Saudi Arabia is entering 2021 battling two crises: the economic slowdown in the non-oil sector triggered by COVID-19 and the collapse in oil prices that is squeezing state revenues.
But the worst seems to be over for the oil-rich kingdom, assuming there are no further severe waves of the pandemic, making new lockdowns necessary, and that a vaccine is delivered in the second half of the year. Last week, the Saudi Food and Drug Authority approved the use of the Pfizer-BioNTech vaccine, though it has not specified when the kingdom will begin the rollout.
Already there are slight signs of recovery. The International Monetary Fund, in its World Economic Outlook report issued in October, said it expects GDP growth in the KSA this year to be -5.4 per cent, an improvement on the -6.8 per cent forecast made in July.
The outlook for the oil sector is mixed. The US Energy Information Administration (EIA) in its December 2020 report estimated monthly Brent crude oil prices will rise to an average of $49 per barrel in 2021, $2 higher than last month’s estimate. For the fourth quarter of 2020, EIA expects an average price of $43 per barrel.
Additionally, last week Saudi Arabia and its OPEC+ partners agreed to increase production by 500,000 barrels per day beginning January. This will bring the total production cuts at the start of 2021 to 7.2 million bpd.
However, the easing of production restraints could put further downward pressure on prices if there is no recovery in global demand. According to the IMF estimates, Saudi Arabia would need oil to trade at $66 to balance its budget in 2021.
In the non-oil sector, private sector business activity has expanded as the lockdown restrictions eased. According to IHS Markit, PMI rose sharply from 51.0 in October to 54.7 in November, “to signal the strongest improvement in business conditions since January.”
David Owen, economist at HIS Markit, said: “As a result, there was evidence of firms raising investment in anticipation of an uplift in 2021 should the pandemic come to an end."
On government finances side, in its budget for 2021, the kingdom said it plans to cut spending by 7.3 percent to 990 billion riyals from this year’s 1.07 trillion riyals. Revenue is also projected to rise to 849 billion riyals from 770 billion riyals this year.
This combination of higher yearly oil revenue and lower expenditure is expected to narrow the fiscal deficit to 141 billion riyals, or nearly 5 percent of GDP from the 12 percent estimated for this year. VAT, which was tripled to 15 percent beginning July, will also help shore up revenue.
“Despite efforts to diversify revenue streams, including the increase in VAT to 15 percent which has supported non-oil revenue, the economy will remain reliant on hydrocarbons in the short to medium term—and that means oil prices will have to increase to support GDP growth next year. This is likely, as most estimates suggest oil prices will average $50 per barrel in 2021,” Neil Quilliam, Associate Fellow at Chatham House and Managing Director at Azure Strategy, told Zawya.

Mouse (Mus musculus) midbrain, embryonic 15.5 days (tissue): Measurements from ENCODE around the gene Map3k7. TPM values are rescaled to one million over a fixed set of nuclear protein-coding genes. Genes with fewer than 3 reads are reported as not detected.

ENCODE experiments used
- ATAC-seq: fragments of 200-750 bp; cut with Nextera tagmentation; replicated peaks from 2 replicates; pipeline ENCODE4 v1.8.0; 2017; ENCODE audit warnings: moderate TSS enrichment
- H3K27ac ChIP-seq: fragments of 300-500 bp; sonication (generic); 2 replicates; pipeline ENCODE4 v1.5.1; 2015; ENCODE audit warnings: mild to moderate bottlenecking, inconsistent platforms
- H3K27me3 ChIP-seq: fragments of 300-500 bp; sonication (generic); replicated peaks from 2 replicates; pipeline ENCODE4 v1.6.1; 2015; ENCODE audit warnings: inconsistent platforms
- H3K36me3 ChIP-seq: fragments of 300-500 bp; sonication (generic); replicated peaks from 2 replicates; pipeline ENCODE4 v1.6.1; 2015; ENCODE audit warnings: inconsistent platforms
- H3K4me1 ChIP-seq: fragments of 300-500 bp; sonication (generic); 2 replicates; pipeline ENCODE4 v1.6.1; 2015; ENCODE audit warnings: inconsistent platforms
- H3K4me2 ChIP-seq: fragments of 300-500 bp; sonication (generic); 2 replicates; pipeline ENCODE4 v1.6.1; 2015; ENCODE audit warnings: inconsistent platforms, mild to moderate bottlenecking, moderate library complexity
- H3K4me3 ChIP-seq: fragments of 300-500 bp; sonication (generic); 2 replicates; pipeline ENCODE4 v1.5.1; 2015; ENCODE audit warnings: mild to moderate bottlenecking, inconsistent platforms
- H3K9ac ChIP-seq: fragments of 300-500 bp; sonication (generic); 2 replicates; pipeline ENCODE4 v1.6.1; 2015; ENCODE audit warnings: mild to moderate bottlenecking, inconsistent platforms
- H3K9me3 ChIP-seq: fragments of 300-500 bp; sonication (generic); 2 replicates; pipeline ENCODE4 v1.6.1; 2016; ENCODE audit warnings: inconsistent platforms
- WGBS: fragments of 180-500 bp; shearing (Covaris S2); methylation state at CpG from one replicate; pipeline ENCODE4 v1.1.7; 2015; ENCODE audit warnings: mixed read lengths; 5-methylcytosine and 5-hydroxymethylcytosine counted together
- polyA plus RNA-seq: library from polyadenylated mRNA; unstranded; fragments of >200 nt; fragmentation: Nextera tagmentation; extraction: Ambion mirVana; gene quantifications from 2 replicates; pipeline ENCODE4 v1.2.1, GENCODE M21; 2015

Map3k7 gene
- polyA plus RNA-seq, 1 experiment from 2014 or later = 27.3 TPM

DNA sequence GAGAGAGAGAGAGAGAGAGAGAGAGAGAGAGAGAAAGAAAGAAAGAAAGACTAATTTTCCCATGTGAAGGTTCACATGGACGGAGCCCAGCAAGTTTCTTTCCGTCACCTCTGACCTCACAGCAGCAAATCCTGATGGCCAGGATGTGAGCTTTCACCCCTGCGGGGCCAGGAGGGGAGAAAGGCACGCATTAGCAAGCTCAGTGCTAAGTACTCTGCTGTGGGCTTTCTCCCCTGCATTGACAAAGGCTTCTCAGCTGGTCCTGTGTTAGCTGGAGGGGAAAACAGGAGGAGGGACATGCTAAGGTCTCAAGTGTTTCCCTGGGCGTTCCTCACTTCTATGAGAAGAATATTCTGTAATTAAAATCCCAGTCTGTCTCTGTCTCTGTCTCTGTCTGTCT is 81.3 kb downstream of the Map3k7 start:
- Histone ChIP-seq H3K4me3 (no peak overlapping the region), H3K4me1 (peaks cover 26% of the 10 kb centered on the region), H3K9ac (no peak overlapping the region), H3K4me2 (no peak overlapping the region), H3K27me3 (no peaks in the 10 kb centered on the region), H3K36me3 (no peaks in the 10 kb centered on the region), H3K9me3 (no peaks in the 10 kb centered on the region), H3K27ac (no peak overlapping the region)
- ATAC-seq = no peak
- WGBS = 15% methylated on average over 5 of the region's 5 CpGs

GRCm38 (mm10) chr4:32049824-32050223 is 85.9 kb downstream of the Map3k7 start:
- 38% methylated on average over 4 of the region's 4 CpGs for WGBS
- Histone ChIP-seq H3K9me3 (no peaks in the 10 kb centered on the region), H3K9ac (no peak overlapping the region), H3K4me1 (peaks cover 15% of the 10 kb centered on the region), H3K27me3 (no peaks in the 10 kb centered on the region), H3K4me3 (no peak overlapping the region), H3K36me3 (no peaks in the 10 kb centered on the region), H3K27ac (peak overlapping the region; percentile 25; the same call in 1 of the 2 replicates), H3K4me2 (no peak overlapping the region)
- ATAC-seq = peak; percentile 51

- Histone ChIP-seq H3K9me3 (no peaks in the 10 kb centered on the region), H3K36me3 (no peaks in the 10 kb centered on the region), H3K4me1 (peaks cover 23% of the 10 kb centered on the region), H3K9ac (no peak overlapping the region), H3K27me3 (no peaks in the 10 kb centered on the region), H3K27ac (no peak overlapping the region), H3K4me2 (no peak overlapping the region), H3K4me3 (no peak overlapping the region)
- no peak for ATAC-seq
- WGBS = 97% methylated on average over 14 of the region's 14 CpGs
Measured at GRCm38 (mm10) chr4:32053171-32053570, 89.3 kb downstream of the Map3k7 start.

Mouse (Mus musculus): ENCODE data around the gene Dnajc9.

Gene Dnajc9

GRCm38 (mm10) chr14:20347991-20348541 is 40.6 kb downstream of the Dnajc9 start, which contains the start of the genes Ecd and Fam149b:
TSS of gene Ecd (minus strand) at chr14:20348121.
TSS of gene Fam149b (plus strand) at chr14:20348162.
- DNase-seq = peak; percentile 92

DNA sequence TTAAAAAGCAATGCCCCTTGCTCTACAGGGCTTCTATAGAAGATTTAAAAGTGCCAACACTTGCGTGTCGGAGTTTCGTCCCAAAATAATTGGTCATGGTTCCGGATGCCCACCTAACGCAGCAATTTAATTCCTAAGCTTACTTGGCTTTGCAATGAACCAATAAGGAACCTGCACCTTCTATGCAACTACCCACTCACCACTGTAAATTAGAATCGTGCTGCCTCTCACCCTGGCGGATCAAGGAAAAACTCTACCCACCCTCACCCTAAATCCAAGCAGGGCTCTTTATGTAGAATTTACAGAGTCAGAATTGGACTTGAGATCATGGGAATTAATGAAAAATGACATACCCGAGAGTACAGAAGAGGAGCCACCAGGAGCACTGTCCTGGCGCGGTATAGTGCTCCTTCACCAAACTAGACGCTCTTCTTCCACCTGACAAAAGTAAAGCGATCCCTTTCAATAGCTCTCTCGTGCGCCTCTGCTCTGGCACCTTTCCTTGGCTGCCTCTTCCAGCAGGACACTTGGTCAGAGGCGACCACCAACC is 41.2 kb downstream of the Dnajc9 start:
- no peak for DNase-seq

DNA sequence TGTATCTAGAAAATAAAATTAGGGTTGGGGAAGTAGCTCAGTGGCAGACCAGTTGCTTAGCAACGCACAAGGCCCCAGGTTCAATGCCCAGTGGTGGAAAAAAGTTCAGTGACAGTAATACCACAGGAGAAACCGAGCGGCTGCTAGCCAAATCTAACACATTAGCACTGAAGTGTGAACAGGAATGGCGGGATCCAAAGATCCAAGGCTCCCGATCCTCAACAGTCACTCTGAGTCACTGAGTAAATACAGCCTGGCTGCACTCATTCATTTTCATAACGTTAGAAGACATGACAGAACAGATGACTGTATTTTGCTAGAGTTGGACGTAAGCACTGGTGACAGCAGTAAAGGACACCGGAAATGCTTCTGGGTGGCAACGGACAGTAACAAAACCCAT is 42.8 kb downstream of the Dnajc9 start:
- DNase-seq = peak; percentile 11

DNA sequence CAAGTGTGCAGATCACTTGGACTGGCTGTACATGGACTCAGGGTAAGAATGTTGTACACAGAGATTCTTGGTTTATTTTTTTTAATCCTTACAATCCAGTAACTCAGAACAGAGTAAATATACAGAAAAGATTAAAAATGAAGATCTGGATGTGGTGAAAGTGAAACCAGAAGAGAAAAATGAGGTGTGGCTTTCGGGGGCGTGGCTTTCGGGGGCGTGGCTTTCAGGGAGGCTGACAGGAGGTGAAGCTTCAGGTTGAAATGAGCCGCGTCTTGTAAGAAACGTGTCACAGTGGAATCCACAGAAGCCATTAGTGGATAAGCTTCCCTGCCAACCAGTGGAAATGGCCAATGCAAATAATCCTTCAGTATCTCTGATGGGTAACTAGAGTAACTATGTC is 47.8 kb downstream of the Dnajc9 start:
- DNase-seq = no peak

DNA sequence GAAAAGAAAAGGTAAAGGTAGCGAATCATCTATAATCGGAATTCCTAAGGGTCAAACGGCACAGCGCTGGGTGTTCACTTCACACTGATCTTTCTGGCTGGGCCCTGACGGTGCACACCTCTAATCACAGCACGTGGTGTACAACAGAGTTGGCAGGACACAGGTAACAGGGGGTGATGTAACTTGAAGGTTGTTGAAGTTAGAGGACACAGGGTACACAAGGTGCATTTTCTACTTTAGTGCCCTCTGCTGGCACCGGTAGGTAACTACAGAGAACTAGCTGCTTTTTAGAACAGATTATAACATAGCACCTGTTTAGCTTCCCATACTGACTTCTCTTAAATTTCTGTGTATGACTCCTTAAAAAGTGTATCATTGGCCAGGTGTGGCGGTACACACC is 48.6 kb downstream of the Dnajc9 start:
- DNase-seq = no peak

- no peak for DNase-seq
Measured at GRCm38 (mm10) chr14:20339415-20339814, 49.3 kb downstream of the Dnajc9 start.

He said a further increase in the VAT would be very controversial. “It is already the highest in the region, and has led to an almost consistent 6 percent rate of inflation since it was introduced.”
The Saudi construction sector which was booming last year with a trillion-dollar pipeline of projects led by the Saudi Vision 2030, was badly hit by the pandemic which caused work stoppages, cash flow squeezes, project delays, and supply chain disruptions.
However, Yasmine Ghozzi, economist at GlobalData, expects Saudi economy to recover next year if the vaccine program goes ahead and global conditions improve. GlobalData is forecasting that construction output for Saudi Arabia will contract by -1.9 percent from an earlier forecast of -2.8 percent as the economy shows better progress than expected and expects a recovery for the sector of 3.3 percent in 2021.
“The government is cementing the role of the private sector by prompting private investment in manufacturing, tourism, and renewable energy. Despite a near-term drop in revenue, the Kingdom is emphasizing its long-term diversification plans, further pushing for accelerating the pace of privatisations,” she told Zawya.
Quilliam said there was an urgent need for the Kingdom to implement parallel reforms, including greater private sector investment.
“The announcement from PIF to inject $40 billion into the economy in 2021 and 2022 could spur additional investments, especially from foreign investors, and boost growth. Although FDI into the kingdom grew by 12 percent y-o-y in the first half of 2020, the starting point remains decidedly lower than just a few years ago, and reliance on domestic funding vehicles and sources will remain key for the time being.”
Tourism, including religious travel like Haj and Umrah, was severely restricted this year due to the pandemic. In 2019, the sector, directly and indirectly, contributed 274 billion riyals or 9.5 percent, towards the total GDP. Post-COVID, not only are the pilgrims set to return, the number of leisure travelers are also expected to rise following the Vision 2030-led initiatives to boost tourism.
"Tourism, despite facing massive hurdles in 2020, is still an area that is being prioritised, with the cabinet recently approving the establishment of a $4 billion investment fund to boost the development of the sector. From 2021 onwards, there are considerable business prospects for construction companies, hotel operators and other related tourism services to be created by the massive Red Sea Project on the Kingdom's west coast, which will eventually cover an area about 10,000 square miles,” said Ghozzi.
(Reporting by Brinda Darasha, editing by Seban Scaria)
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